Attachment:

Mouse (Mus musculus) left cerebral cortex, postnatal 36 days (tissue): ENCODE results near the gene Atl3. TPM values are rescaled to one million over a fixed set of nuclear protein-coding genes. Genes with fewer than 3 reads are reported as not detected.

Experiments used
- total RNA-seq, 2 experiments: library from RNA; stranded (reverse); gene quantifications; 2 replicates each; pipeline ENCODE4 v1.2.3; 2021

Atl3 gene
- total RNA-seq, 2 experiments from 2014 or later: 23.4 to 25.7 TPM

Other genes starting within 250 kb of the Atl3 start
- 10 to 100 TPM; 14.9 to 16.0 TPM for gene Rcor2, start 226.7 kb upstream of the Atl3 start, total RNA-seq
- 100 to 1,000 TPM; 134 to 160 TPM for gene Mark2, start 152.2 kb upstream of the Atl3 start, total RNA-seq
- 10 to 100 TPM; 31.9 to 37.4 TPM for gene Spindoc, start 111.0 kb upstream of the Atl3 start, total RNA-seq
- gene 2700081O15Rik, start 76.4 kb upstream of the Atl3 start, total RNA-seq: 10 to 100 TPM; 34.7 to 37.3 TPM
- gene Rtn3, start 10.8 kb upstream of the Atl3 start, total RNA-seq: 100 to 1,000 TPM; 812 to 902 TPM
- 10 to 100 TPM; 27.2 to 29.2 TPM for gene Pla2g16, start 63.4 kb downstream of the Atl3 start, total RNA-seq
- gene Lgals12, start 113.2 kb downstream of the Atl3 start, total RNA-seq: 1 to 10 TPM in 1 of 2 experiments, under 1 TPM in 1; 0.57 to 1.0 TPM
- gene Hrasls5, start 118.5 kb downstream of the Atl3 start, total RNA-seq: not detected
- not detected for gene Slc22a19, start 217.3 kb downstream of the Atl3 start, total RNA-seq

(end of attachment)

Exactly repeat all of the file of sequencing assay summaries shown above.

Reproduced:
Mouse (Mus musculus) left cerebral cortex, postnatal 36 days (tissue): ENCODE results near the gene Atl3. TPM values are rescaled to one million over a fixed set of nuclear protein-coding genes. Genes with fewer than 3 reads are reported as not detected.

Experiments used
- total RNA-seq, 2 experiments: library from RNA; stranded (reverse); gene quantifications; 2 replicates each; pipeline ENCODE4 v1.2.3; 2021

Atl3 gene
- total RNA-seq, 2 experiments from 2014 or later: 23.4 to 25.7 TPM

Other genes starting within 250 kb of the Atl3 start
- 10 to 100 TPM; 14.9 to 16.0 TPM for gene Rcor2, start 226.7 kb upstream of the Atl3 start, total RNA-seq
- 100 to 1,000 TPM; 134 to 160 TPM for gene Mark2, start 152.2 kb upstream of the Atl3 start, total RNA-seq
- 10 to 100 TPM; 31.9 to 37.4 TPM for gene Spindoc, start 111.0 kb upstream of the Atl3 start, total RNA-seq
- gene 2700081O15Rik, start 76.4 kb upstream of the Atl3 start, total RNA-seq: 10 to 100 TPM; 34.7 to 37.3 TPM
- gene Rtn3, start 10.8 kb upstream of the Atl3 start, total RNA-seq: 100 to 1,000 TPM; 812 to 902 TPM
- 10 to 100 TPM; 27.2 to 29.2 TPM for gene Pla2g16, start 63.4 kb downstream of the Atl3 start, total RNA-seq
- gene Lgals12, start 113.2 kb downstream of the Atl3 start, total RNA-seq: 1 to 10 TPM in 1 of 2 experiments, under 1 TPM in 1; 0.57 to 1.0 TPM
- gene Hrasls5, start 118.5 kb downstream of the Atl3 start, total RNA-seq: not detected
- not detected for gene Slc22a19, start 217.3 kb downstream of the Atl3 start, total RNA-seq